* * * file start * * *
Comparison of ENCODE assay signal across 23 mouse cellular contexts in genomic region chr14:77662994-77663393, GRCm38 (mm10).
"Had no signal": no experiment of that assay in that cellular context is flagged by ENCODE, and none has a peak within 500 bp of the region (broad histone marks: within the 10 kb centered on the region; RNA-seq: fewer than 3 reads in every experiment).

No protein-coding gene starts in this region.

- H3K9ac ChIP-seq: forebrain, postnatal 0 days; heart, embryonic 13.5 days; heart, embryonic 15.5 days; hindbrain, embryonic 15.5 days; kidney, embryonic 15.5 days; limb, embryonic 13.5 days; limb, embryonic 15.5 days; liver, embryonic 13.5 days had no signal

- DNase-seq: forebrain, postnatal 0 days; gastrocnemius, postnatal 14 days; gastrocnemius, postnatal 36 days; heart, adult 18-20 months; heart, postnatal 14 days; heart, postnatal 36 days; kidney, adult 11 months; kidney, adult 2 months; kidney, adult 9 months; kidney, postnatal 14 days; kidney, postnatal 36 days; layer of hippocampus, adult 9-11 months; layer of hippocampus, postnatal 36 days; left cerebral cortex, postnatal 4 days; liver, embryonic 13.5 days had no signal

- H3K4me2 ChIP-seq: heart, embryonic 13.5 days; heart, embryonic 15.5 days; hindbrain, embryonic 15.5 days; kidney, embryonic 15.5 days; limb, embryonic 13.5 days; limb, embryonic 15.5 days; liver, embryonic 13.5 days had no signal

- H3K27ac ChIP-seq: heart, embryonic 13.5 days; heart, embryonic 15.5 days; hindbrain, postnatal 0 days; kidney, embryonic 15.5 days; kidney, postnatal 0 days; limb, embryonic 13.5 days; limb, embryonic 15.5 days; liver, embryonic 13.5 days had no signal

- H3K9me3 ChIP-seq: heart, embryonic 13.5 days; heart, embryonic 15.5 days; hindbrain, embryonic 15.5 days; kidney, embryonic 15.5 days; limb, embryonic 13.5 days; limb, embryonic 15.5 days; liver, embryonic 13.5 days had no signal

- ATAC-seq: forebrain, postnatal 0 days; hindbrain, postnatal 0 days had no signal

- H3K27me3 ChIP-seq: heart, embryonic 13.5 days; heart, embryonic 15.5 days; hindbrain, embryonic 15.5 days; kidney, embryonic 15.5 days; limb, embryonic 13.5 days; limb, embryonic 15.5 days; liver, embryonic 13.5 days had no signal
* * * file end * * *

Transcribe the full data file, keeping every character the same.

Comparison of ENCODE assay signal across 23 mouse cellular contexts in genomic region chr14:77662994-77663393, GRCm38 (mm10).
"Had no signal": no experiment of that assay in that cellular context is flagged by ENCODE, and none has a peak within 500 bp of the region (broad histone marks: within the 10 kb centered on the region; RNA-seq: fewer than 3 reads in every experiment).

No protein-coding gene starts in this region.

- H3K9ac ChIP-seq: forebrain, postnatal 0 days; heart, embryonic 13.5 days; heart, embryonic 15.5 days; hindbrain, embryonic 15.5 days; kidney, embryonic 15.5 days; limb, embryonic 13.5 days; limb, embryonic 15.5 days; liver, embryonic 13.5 days had no signal

- DNase-seq: forebrain, postnatal 0 days; gastrocnemius, postnatal 14 days; gastrocnemius, postnatal 36 days; heart, adult 18-20 months; heart, postnatal 14 days; heart, postnatal 36 days; kidney, adult 11 months; kidney, adult 2 months; kidney, adult 9 months; kidney, postnatal 14 days; kidney, postnatal 36 days; layer of hippocampus, adult 9-11 months; layer of hippocampus, postnatal 36 days; left cerebral cortex, postnatal 4 days; liver, embryonic 13.5 days had no signal

- H3K4me2 ChIP-seq: heart, embryonic 13.5 days; heart, embryonic 15.5 days; hindbrain, embryonic 15.5 days; kidney, embryonic 15.5 days; limb, embryonic 13.5 days; limb, embryonic 15.5 days; liver, embryonic 13.5 days had no signal

- H3K27ac ChIP-seq: heart, embryonic 13.5 days; heart, embryonic 15.5 days; hindbrain, postnatal 0 days; kidney, embryonic 15.5 days; kidney, postnatal 0 days; limb, embryonic 13.5 days; limb, embryonic 15.5 days; liver, embryonic 13.5 days had no signal

- H3K9me3 ChIP-seq: heart, embryonic 13.5 days; heart, embryonic 15.5 days; hindbrain, embryonic 15.5 days; kidney, embryonic 15.5 days; limb, embryonic 13.5 days; limb, embryonic 15.5 days; liver, embryonic 13.5 days had no signal

- ATAC-seq: forebrain, postnatal 0 days; hindbrain, postnatal 0 days had no signal

- H3K27me3 ChIP-seq: heart, embryonic 13.5 days; heart, embryonic 15.5 days; hindbrain, embryonic 15.5 days; kidney, embryonic 15.5 days; limb, embryonic 13.5 days; limb, embryonic 15.5 days; liver, embryonic 13.5 days had no signal